There were three phones in Reb Saunders's house, all with the same number, one in Reb Saunders's study, one in the hall of the second-floor apartment where Danny's parents and Levi slept, one in the third-floor hall a few feet from Danny's room. The use of the phone on Shabbat is forbidden by Jewish law except in circumstances that constitute a clear emergency, and so the phones in that house almost never rang on Shabbat. On the rare occasions when they did ring they were ignored, because everyone assumed that the person at the other end had dialed a wrong number.
The phones in Reb Saunders's house began to ring at ten minutes past two that morning. Danny was immediately awake. He lay in bed in the darkness of his room and listened to the ringing of the phones echo through the house. After the seventh ring, the phones stopped. Then they started again. Danny was out of his bed and going down the stairs to the second floor when the phones stopped ringing the second time.
He found his father and brother in the hall of the second-floor apartment, both of them in robes and skull-caps. They were staring at the phone. Reb Saunders was about to say something to Danny when the phone started to ring again. He let it ring twice. Then he said to Danny in Yiddish, speaking over the noise of the ringing, "You think it is for you?"
Danny stared down at the phone and said nothing. He felt as if the sound of the phone were coming from somewhere inside himself.
"Who would ring at such an hour?" Levi asked in Yiddish. He held the robe tightly to his body as though he were cold.
"You think it is for you, Daniel?" Reb Saunders asked again.
"It's the wrong signal," Danny said. He had arranged an emergency telephone signal with the staff member on night duty: three rings, then stop, then ring again. That signal was to be used on Shabbat in case of an emergency with Michael. But the staff member did not know the treatment center administrator was calling Danny, and the administrator had no way of knowing the signal.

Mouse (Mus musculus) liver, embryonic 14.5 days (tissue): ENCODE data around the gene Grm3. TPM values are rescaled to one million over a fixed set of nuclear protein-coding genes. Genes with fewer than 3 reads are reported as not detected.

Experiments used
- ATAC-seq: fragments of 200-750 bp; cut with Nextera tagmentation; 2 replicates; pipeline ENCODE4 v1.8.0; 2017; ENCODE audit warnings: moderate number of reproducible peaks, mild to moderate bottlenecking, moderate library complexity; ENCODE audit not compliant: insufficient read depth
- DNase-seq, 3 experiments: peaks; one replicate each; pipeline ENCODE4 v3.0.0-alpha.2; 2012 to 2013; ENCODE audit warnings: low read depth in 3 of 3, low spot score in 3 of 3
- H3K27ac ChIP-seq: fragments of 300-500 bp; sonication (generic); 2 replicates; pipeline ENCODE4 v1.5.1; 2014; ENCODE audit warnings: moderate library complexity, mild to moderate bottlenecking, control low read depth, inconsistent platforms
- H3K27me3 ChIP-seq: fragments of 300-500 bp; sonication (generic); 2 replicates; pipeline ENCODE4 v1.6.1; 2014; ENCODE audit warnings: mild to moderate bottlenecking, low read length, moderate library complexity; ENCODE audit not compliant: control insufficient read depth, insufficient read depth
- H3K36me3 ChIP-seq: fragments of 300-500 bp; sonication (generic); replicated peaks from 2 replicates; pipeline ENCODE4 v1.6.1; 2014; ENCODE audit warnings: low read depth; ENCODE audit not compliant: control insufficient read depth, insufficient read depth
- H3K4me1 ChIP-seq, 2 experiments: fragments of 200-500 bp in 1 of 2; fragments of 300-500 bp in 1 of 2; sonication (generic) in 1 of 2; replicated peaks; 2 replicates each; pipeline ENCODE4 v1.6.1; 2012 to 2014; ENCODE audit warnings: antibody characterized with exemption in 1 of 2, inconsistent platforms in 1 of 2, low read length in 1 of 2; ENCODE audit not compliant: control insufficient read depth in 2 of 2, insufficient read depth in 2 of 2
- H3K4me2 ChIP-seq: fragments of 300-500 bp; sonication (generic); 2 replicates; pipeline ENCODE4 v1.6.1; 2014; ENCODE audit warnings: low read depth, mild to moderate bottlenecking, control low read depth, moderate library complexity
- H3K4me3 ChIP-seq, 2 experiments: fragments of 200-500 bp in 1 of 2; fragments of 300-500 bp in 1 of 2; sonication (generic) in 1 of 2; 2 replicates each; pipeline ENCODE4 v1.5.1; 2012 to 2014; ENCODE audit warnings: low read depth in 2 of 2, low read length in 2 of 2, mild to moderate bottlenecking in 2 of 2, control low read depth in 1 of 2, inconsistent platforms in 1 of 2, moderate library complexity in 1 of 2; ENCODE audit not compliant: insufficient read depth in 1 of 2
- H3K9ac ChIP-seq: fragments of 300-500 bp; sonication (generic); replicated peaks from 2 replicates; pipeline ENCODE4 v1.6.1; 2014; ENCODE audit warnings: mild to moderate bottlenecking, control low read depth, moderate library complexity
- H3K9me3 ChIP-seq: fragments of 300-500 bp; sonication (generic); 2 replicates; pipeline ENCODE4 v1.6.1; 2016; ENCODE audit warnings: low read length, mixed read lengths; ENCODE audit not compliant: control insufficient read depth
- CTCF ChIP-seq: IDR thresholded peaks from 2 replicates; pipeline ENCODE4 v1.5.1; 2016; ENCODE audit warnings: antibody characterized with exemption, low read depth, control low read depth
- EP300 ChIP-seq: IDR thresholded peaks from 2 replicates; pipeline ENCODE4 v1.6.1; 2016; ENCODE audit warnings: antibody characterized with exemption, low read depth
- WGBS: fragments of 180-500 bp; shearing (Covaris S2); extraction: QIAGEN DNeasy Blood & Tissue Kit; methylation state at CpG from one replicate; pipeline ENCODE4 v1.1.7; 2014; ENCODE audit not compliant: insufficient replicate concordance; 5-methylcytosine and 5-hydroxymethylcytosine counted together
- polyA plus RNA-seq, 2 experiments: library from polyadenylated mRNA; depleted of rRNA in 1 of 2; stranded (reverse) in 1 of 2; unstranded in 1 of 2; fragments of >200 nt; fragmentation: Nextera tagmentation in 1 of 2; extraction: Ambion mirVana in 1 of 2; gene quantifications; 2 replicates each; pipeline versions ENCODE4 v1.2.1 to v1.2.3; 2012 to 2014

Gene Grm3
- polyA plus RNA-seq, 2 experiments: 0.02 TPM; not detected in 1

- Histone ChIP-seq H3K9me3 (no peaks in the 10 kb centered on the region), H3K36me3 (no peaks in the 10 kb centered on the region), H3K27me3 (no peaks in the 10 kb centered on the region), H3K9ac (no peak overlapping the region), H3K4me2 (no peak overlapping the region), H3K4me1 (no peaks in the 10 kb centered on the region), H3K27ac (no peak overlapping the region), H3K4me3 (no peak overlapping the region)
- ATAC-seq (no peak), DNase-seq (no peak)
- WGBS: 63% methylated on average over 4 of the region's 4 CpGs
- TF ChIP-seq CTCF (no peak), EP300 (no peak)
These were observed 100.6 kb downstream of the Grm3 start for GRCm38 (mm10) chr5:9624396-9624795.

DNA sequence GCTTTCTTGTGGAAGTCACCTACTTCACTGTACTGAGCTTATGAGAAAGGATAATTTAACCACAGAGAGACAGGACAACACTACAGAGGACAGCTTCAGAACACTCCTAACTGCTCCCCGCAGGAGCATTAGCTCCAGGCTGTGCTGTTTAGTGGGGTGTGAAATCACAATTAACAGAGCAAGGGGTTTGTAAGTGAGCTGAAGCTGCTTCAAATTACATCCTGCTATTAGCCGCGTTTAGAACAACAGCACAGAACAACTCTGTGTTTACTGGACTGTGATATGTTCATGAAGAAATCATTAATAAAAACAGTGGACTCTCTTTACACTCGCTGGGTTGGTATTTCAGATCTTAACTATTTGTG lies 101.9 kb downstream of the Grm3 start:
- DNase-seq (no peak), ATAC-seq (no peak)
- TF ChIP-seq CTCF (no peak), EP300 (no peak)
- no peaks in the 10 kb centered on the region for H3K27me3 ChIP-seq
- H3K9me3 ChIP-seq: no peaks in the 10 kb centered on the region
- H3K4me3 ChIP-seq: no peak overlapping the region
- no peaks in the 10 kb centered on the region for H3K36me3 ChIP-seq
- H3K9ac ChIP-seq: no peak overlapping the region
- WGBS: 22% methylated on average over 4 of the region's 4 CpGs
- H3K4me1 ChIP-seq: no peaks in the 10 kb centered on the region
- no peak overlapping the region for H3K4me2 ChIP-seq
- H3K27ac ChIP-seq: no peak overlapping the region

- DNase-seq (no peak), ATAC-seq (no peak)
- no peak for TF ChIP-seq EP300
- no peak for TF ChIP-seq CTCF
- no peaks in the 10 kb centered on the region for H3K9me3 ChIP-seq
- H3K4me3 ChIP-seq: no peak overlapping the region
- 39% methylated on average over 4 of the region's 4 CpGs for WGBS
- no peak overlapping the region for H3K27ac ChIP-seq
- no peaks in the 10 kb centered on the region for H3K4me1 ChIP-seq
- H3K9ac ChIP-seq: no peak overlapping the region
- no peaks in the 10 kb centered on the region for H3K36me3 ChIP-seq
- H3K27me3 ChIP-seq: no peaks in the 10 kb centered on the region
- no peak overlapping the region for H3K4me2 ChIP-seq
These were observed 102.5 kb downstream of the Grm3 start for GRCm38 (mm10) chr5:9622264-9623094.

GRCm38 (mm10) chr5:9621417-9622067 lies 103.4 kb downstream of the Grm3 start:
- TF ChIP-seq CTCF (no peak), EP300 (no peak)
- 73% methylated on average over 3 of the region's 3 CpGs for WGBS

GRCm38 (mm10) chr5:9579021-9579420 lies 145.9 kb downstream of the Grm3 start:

The phone stopped ringing. They stood there in the hall that had a single dim night light set in a wall socket, and waited. Almost immediately it began to ring again.
"It must be for you, Daniel," Reb Saunders said. "They are calling you."
Danny stared at the phone.
"Answer the phone, Daniel," Reb Saunders said.
Danny looked at his father.
"Answer," Reb Saunders said. "If it is a mistake, let the sin be on my head."
But Danny remained still. The phone continued to ring.
"Daniel," Levi said. "Our father tells you to answer the phone."
Danny lifted the phone and put it to his ear. He listened as the administrator, who of course knew of Danny's Orthodoxy, thanked him for answering and told him what was happening. Danny said if he did not call him back in five minutes it meant that he was on his way over, and hung up. He looked away from the phone and saw his father and his brother staring at him. Danny's face was white and he had to lean on the phone stand to steady himself.
"What is the matter?" Reb Saunders asked. "Daniel, what has happened? Levi, bring a glass of water. Daniel, tell me what is the matter."
Levi started out of the hall toward the kitchen, but Danny called him back. The three of them stood around the phone, Danny explaining, his father and brother listening. He spoke rapidly, in Yiddish. Had it been any other night of the week, he would have told them nothing. But this was Shabbat. He would be traveling on Shabbat. He had to tell them.
Reb Saunders listened until he understood enough to enable him to make a legal decision. Then he broke in on Danny's words. "Go!" he commanded. "Go quickly! Pickuach nefesh. Quickly! Quickly!"
"Take a taxi," Levi said urgently in Yiddish. "You will find one on Lee Avenue. And take money with you."
"Quickly!" Reb Saunders said again. "Quickly!"
Danny dressed and his father and brother accompanied him to the front door and he raced along his block beneath the naked sycamores and found a cab almost immediately on Lee Avenue. He told the driver it was an emergency. He was at the treatment center in less than half an hour.